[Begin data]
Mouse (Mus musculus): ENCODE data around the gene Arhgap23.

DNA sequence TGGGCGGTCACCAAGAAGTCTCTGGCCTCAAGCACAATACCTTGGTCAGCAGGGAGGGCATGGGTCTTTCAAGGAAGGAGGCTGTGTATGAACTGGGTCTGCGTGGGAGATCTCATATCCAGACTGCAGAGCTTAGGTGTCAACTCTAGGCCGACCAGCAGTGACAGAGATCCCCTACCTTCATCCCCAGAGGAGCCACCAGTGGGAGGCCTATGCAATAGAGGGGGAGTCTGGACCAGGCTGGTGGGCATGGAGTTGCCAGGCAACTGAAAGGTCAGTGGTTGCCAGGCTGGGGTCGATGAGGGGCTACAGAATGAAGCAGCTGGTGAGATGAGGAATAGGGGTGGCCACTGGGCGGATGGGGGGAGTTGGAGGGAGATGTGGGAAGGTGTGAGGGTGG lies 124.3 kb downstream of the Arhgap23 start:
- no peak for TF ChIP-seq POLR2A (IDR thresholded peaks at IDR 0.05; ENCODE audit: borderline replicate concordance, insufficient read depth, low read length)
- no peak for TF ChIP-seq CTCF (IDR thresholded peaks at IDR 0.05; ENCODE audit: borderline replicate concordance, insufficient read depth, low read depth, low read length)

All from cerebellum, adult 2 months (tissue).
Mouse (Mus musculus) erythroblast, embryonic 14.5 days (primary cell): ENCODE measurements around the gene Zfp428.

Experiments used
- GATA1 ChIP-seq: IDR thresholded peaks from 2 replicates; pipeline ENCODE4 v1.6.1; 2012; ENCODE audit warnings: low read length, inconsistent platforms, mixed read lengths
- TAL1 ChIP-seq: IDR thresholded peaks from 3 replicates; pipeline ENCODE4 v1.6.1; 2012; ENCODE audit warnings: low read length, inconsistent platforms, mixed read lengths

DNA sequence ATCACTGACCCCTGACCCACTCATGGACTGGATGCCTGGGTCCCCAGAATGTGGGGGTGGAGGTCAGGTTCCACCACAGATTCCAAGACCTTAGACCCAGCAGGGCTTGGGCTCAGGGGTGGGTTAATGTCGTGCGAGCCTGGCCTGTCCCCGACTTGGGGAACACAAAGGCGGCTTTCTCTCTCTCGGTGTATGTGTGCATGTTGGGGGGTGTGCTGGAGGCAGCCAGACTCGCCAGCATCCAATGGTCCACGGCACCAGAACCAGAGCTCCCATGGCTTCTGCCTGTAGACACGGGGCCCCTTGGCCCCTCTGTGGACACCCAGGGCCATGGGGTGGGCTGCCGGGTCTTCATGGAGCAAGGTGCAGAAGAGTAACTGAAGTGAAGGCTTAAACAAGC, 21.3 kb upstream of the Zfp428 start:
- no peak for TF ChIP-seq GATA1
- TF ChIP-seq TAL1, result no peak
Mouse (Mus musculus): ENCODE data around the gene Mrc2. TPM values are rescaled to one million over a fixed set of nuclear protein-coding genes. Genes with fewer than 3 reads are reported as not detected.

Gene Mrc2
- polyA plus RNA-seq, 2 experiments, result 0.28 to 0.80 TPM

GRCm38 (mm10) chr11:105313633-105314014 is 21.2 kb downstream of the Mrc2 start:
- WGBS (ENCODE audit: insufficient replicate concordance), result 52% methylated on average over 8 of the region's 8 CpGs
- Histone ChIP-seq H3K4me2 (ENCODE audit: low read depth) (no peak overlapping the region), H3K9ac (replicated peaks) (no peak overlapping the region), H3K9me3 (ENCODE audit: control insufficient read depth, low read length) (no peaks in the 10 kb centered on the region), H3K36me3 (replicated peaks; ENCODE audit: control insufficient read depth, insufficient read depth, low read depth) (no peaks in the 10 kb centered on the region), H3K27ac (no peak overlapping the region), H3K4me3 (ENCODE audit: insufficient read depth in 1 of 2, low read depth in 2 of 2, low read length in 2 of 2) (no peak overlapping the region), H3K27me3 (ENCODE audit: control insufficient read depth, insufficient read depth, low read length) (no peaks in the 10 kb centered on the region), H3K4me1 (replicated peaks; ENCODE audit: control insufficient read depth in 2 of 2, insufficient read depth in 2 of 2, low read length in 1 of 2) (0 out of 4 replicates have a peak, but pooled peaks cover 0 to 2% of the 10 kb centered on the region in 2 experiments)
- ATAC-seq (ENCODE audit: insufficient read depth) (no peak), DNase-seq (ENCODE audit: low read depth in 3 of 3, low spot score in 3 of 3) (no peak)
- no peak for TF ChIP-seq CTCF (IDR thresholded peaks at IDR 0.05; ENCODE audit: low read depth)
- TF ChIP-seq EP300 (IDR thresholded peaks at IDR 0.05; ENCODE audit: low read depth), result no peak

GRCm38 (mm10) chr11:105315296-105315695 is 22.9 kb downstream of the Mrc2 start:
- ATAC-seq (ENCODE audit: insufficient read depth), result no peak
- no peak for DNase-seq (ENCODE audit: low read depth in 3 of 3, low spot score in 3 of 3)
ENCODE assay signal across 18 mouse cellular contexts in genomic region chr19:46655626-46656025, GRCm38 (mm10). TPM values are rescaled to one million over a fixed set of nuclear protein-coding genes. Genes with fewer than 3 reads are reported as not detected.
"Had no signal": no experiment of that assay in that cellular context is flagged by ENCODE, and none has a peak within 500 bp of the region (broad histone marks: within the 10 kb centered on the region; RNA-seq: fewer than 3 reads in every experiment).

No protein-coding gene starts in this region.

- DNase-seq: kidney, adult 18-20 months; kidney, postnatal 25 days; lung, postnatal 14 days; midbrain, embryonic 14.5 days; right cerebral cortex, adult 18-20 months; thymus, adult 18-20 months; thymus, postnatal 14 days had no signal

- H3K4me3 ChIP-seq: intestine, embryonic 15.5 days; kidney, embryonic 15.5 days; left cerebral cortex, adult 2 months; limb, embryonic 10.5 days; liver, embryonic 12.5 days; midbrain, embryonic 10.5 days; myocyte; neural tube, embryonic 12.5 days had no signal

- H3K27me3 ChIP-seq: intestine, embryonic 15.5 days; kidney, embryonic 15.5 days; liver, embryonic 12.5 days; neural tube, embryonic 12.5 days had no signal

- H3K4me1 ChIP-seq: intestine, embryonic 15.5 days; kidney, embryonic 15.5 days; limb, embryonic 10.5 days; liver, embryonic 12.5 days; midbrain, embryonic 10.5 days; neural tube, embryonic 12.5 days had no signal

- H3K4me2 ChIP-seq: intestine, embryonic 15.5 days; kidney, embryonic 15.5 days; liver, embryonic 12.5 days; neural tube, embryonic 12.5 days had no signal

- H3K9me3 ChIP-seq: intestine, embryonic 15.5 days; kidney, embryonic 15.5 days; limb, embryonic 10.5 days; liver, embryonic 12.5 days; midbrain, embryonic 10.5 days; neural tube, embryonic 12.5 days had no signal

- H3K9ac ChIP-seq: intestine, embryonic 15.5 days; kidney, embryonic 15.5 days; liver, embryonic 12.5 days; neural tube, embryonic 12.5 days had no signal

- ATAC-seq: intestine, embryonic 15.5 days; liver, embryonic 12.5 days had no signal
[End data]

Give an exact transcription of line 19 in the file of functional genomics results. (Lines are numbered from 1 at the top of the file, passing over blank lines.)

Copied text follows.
- ATAC-seq (ENCODE audit: insufficient read depth) (no peak), DNase-seq (ENCODE audit: low read depth in 3 of 3, low spot score in 3 of 3) (no peak)